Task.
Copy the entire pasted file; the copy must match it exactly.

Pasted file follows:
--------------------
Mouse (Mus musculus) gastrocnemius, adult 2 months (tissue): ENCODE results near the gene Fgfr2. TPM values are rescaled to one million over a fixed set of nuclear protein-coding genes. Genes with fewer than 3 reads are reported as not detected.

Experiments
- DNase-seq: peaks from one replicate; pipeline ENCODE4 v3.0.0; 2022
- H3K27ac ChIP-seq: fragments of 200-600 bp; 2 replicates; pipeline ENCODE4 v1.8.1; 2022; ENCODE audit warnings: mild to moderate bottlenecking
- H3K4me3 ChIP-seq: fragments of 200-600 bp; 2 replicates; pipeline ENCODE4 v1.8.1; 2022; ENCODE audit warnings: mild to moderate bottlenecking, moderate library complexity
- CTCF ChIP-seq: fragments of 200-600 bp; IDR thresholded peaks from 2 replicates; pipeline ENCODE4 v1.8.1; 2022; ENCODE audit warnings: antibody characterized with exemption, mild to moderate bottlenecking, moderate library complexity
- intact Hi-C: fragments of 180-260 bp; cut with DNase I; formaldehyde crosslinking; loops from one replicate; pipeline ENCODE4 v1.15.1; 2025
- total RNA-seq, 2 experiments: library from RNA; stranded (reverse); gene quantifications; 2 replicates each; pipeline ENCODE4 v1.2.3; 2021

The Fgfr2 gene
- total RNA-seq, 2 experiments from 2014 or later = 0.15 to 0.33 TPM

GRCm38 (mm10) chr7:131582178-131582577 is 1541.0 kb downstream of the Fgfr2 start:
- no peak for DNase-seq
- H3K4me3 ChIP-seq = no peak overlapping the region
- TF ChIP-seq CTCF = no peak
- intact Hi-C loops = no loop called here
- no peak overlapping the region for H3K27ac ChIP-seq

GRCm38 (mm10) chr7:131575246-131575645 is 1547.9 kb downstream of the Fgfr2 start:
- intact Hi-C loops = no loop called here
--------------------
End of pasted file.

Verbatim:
Mouse (Mus musculus) gastrocnemius, adult 2 months (tissue): ENCODE results near the gene Fgfr2. TPM values are rescaled to one million over a fixed set of nuclear protein-coding genes. Genes with fewer than 3 reads are reported as not detected.

Experiments
- DNase-seq: peaks from one replicate; pipeline ENCODE4 v3.0.0; 2022
- H3K27ac ChIP-seq: fragments of 200-600 bp; 2 replicates; pipeline ENCODE4 v1.8.1; 2022; ENCODE audit warnings: mild to moderate bottlenecking
- H3K4me3 ChIP-seq: fragments of 200-600 bp; 2 replicates; pipeline ENCODE4 v1.8.1; 2022; ENCODE audit warnings: mild to moderate bottlenecking, moderate library complexity
- CTCF ChIP-seq: fragments of 200-600 bp; IDR thresholded peaks from 2 replicates; pipeline ENCODE4 v1.8.1; 2022; ENCODE audit warnings: antibody characterized with exemption, mild to moderate bottlenecking, moderate library complexity
- intact Hi-C: fragments of 180-260 bp; cut with DNase I; formaldehyde crosslinking; loops from one replicate; pipeline ENCODE4 v1.15.1; 2025
- total RNA-seq, 2 experiments: library from RNA; stranded (reverse); gene quantifications; 2 replicates each; pipeline ENCODE4 v1.2.3; 2021

The Fgfr2 gene
- total RNA-seq, 2 experiments from 2014 or later = 0.15 to 0.33 TPM

GRCm38 (mm10) chr7:131582178-131582577 is 1541.0 kb downstream of the Fgfr2 start:
- no peak for DNase-seq
- H3K4me3 ChIP-seq = no peak overlapping the region
- TF ChIP-seq CTCF = no peak
- intact Hi-C loops = no loop called here
- no peak overlapping the region for H3K27ac ChIP-seq

GRCm38 (mm10) chr7:131575246-131575645 is 1547.9 kb downstream of the Fgfr2 start:
- intact Hi-C loops = no loop called here